Posts Tagged ‘tips’

I have written previously about the plethora of ways to use your trademarks to promote your brands. See my post,  50 ways to use your trademarks. But now there is a new way – on a Super Bowl® ring. Of course, very few will ever have this opportunity.

Last weekend, New England Patriots owner Robert Kraft presented players with their Super Bowl rings. The rings feature two registered trademark slogans, one on the side and one on the back: Do Your Job and  We are all Patriots.

For a 360 degree view, see here.

It is unlikely than anyone reading this will ever get a Super Bowl ring – but the Patriots have shown that there are always new and creative ways to use your trademarks and build your brand.

Tuesday Trademark Tip: Register domain names first

Posted by ipelton on: January 27th, 2015

Before launching a new brand name or company name, register the relevant domain names. Consider a few different extensions, not just the .com. And consider some different spellings if applicable. Once you make a name public, or file a USPTO trademark application, the world knows about it. And there are plenty of nefarious people who try to register domain names that correspond with brand names and company names so they can offer them for sale, or worse. (While there may be legal action available against a cybersquatter, such a proceeding could be even more expensive than buying the domain name from the party that bought it.)

Save money – and protect your brand – by registering domain names first.

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FireShot Pro Screen Capture #057 - 'Home Page' - tuesdaytrademarktip_com

Seven quick tips for protecting your brand

Posted by ipelton on: November 21st, 2014

One of the first blog posts I wrote was on this subject. It is basic and brief – but very important!

  1. Choose Wisely – The more creative your brand name is, the greater the odds that it is unique.  More distinctive and create name or slogan is generally more capable of standing out among the competition and becoming a brand with real value. Which sounds like a more exciting brand, a more valuable brand: “Jim’s Gym” or “Vantage Fitness“? “Cincinnati Frozen Yogurt” or “fraîche”? “Joe’s Pizza” or “Pie-tanza” “” or “Google”?
  2. Use it – The more prominently you use your trademarks – brand names, logos and slogans – the stronger and more distinctive they become and the more your likely customers are to remember your brand and to use it to tell others about it.
  3. Distinguish It – Use ALL CAPS, bold or italics to emphasize your brand as often as you can.  Then the customer knows exactly what your brand is.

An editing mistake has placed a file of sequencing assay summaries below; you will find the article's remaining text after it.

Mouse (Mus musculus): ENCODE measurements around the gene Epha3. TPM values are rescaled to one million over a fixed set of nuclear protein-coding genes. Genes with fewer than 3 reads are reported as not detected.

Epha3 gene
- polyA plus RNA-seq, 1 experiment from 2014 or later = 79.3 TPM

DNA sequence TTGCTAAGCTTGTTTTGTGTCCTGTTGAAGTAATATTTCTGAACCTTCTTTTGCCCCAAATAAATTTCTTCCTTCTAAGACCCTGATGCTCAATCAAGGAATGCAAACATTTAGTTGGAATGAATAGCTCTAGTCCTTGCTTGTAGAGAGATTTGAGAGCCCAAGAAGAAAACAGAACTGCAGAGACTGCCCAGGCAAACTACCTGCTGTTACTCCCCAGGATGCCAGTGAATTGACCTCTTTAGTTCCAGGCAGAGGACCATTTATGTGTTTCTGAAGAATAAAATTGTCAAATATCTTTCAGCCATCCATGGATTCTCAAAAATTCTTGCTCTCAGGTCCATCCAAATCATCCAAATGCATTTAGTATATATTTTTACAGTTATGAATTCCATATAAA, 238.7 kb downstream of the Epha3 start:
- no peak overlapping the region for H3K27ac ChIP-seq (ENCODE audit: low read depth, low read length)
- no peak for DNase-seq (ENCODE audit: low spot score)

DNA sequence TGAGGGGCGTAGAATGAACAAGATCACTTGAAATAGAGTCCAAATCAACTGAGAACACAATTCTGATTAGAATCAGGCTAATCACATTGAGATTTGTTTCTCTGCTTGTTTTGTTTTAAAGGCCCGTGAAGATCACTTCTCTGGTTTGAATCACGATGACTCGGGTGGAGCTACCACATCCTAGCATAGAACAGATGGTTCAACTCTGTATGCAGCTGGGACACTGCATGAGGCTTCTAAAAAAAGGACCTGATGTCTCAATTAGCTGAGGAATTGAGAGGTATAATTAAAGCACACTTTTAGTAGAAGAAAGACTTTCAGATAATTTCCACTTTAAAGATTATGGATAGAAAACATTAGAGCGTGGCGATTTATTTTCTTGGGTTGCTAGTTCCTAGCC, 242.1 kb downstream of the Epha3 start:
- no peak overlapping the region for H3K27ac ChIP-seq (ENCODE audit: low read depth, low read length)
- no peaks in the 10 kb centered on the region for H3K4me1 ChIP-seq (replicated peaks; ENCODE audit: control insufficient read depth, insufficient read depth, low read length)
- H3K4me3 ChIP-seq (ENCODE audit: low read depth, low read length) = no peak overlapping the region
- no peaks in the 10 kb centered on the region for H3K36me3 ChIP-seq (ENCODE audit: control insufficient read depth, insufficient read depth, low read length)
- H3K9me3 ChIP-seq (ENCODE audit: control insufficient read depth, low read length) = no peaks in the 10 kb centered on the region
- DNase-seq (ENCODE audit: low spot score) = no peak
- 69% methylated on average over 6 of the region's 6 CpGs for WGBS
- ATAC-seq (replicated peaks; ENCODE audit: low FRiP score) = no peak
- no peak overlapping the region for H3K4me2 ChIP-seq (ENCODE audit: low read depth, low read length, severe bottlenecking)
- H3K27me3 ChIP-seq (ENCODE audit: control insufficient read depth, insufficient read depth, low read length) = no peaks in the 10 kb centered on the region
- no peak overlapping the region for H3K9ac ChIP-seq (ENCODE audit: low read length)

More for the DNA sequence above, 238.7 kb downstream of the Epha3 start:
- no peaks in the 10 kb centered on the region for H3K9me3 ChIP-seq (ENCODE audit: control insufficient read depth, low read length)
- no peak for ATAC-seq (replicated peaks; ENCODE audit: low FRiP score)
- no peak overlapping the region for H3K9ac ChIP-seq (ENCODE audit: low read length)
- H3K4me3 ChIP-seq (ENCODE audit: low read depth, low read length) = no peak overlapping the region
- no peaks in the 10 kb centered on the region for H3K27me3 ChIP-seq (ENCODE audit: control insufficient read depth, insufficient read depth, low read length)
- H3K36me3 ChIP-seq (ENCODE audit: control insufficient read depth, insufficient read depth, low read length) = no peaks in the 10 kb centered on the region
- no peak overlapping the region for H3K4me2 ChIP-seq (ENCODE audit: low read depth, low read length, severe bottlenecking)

4. Register it – Registration provide enhanced legal and practical protection and increases the dollar value of your trademark assets.
  5. Create Google Alerts – An easy and free way to monitor for others copying your brand or commenting on it.  If you find a possible infringement, contact an attorney.
  6. Enforce it – When your trademark is violated, take action quickly. If you don’t care enough about your brand to fight for it, why should the customers care? Taking quick action generally leads to quicker, better, cheaper resolution of the problem.
  7. Think outside the trademark box – Are there sounds, shapes, colors, patterns, uniforms, or other ‘nontraditional’ trademarks being used to help make your brand stand apart?  If so, highlight and protect them.

© 2014 Erik M. Pelton & Associates, PLLC.

Interesting play-on-word trademarks: _____ Happens

Posted by ipelton on: October 5th, 2013

Here are some great variations on the phrase”Sh__ Happens” filed as trademarks with the USPTO:

[click mark for USPTO records]

  • STITT HAPPENS – pending application for clothing filed by Robert Stitt. According to Wikipedia, “Robert “Bob” Allen Stitt is the head football coach for the Colorado School of Mines. He is nationally known as the innovator of the Fly-Sweep play and his unique offensive mind.”
  • IT HAPPENS – pending application for “Plastic and paper bags for disposing of pet waste”
  • SIT HAPPENS – pending application for “wheelchair cushions, wheelchair pads, headrests for use with wheelchairs, amputee support devices for use with wheelchairs, lap trays for use with wheelchairs, backrests for use with wheelchairs, lateral supports for use with wheelchairs, hardware for use in attaching accessories to wheelchairs”
  • lit-happens – registered for “Legal consulting services in the field of litigations and legal trials”
  • SHIFT HAPPENS – registered for “Dental services, namely, orthodontic services”
  • split happens – registered for “Shampoos, conditioners, non-medicated hair serums, hair care preparations, styling gels, hair styling mousses and hair styling preparations”
  • FIT HAPPENS – registered for ‘Providing recreational facilities and health club facilities, namely weight and aerobic training, cardiovascular fitness training, yoga and martial arts training”
  • SPIT HAPPENS – registered for “baby bibs”

Tip: Using puns and plays on words are great ways to create catchy, memorable brands!


How a great slogan works: “Your Nine Inning Vacation”

Posted by ipelton on: October 1st, 2013

Over the summer, I found this terrific slogan at a minor league baseball game:

"Your Nine Inning Vacation"

“Your Nine Inning Vacation”

Why it works:

  • It is short and simple.
  • It creates a visual in my mind: sitting at a baseball game and enjoying it.
  • In a few short words, it communicates a message: come here for a ball game it is like a miniature vacation — away from work and all the other stresses in your life.
  • It is connected to primary services offered: minor league baseball.

The only drawback is that the Portland Sea Dogs have not filed to register the slogan yet!